Tekfire (oz9064)


Tekfire (oz9064) by Barry Sims 1989 - plan thumbnail

About this Plan

Tekfire. Rubber sport model. Free flight rubber power model featuring litho plate fuselage construction.

Quote: "Litho plate and Litespan - fresh materials for Barry Sim's sleek semi-scale rubber sportster.

Last winter, while building a WWII biplane for rubber power, I had trouble with Jap-tissue covering the fuselage, as the amount of dope needed to tighten it tended to bow the thin stringers. So off went an order for two sheets of Litespan and a jar of Balsaloc. In the meantime, I set about covering the nose section with litho plate. Scale panels were cut and carefully polished, but the double curvature of the nose prevented fitting without creases. The only answer was to cut each panel into two or three sections and attach them with Evo-stik, retaining the original correct panel lines and filling the other gaps with model filler. A rub-down with fine wet-or-dry paper, the use of cut-off pins for rivets, a coat of primer and two of aluminium from spray cans resulted in a better-looking cowl than I could have achieved by any other means, but I was sorry to lose the polished metal finish.

I took as a personal challenge the note in the building instructions for this aeroplane that the top surface of the annular wing could only successfully be covered by using several pieces of tissue. I cut single pieces of tissue and applied small dabs of balsa cement to the wing outlines to tack them roughly into position. Jap tissue allows for such tacks to be pulled away again without damage, so by progressive slight repositioning it was possible to obtain a smooth and evenly-tensioned covering. Cement spots disappeared when the two finishing coats of thinned clear dope were applied. Clearly, this was the method to use for Litespan covering. Although the plastic sheet could not be fully tightened by the 'moving tack' technique, the final heat-shrinking pulled the covering tight and wrinkle-free.

High-tech topics. I now had two new, fairly high-tech materials waiting to be used for the right project - litho plate (that could be polished to a mirror finish) and Litespan, which would provide a light, strong and self-coloured finish for the rest of the model. How about a rubber powered, semi-scale Spitfire? I knew that Litespan would cover the slight dual-curvature of the elliptical flying surfaces, but how to shape the fuselage sections from litho without those curves? A bit of lateral (or tubular) thinking gave the answer - straight lines!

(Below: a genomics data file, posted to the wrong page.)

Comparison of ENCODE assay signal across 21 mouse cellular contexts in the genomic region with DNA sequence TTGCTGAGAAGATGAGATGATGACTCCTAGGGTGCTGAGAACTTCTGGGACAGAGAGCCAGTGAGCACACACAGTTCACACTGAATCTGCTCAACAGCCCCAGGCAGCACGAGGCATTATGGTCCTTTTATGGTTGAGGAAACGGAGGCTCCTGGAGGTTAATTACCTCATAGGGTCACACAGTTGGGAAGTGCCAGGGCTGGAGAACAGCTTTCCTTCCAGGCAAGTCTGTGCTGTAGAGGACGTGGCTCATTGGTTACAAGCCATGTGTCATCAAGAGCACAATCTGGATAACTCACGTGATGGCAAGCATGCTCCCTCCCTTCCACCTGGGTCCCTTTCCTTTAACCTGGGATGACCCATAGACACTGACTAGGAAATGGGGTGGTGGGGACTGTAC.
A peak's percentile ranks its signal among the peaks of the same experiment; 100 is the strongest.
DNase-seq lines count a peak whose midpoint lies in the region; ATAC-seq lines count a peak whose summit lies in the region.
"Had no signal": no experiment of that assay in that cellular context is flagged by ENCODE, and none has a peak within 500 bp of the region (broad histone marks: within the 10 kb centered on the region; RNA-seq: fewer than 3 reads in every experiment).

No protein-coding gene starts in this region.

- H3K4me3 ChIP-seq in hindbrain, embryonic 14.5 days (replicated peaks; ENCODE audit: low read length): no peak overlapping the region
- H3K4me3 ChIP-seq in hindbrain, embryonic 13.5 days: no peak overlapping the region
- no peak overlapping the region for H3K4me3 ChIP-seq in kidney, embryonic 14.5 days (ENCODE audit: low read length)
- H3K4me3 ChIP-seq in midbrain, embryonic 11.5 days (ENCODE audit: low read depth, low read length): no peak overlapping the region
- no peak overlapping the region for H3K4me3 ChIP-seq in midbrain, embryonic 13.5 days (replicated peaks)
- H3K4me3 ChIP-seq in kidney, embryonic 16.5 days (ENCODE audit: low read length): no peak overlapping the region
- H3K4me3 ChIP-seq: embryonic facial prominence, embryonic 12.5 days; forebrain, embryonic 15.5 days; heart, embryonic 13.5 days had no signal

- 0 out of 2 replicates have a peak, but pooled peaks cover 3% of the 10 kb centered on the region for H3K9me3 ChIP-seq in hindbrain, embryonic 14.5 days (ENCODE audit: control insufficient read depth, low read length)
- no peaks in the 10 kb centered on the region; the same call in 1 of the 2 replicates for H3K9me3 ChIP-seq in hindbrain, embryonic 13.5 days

A thin metal tube, straight or tapered, can be shaped at either or both ends by squashing or bending, without creasing the surface area, as the sides of the tube remain straight between the front and rear shapes. This rather crude idea can be improved by making front and rear formers, shaped as required, then rolling a sheet of litho around the formers. So a fuselage could be made in, say, three sections, front, centre and rear, each to match in section where joined, and profiled in straight lines. A session with pad, pencil and ruler indicated that a pleasant looking fuselage shape could be drawn, accommodating the necessary design features for a stable, rubber powered sports model. The outline drawings for Tekfire were prepared and construction began - a model built rather out of normal sequence - materials dictating design and plans finally drawn from the finished aircraft.

The first, all-litho fuselage looked really impressive, but was too heavy to be practical for a small rubber powered model. This led to another useful design feature. Obviously, substituting 1/32 in balsa sheet for the litho covering on centre and tail sections would solve the weight problemm and still be quite strong enough, but it would have to be covered for the sake of appearance and weatherproofing. No trouble with Litespan, as it's all straight lines, but sticking the material to the whole balsa surface resulted, as it would have much more so with tissue and dope, in slight distortion of the balsa and a less than smooth finish. The answer was to stick the plastic covering at the seams and edges only, then heat-shrink for a perfect finish..."

Scan from DBHL, cleanup by theshadow.

ref DBHL-6222.

Direct submission to Outerzone.

Update 14/08/2017: added article, thanks to Pit & Gerrit.

Supplementary file notes



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Tekfire (oz9064) by Barry Sims 1989 - model pic

  • (oz9064)
    by Barry Sims
    from Aeromodeller
    December 1989 
    32in span
    Rubber F/F LowWing
    clean :)
    all formers complete :)
    got article :)
  • Submitted: 04/08/2017
    Filesize: 203KB
    Format: • PDFbitmap
    Credit*: DBHL, theshadow
    Downloads: 741

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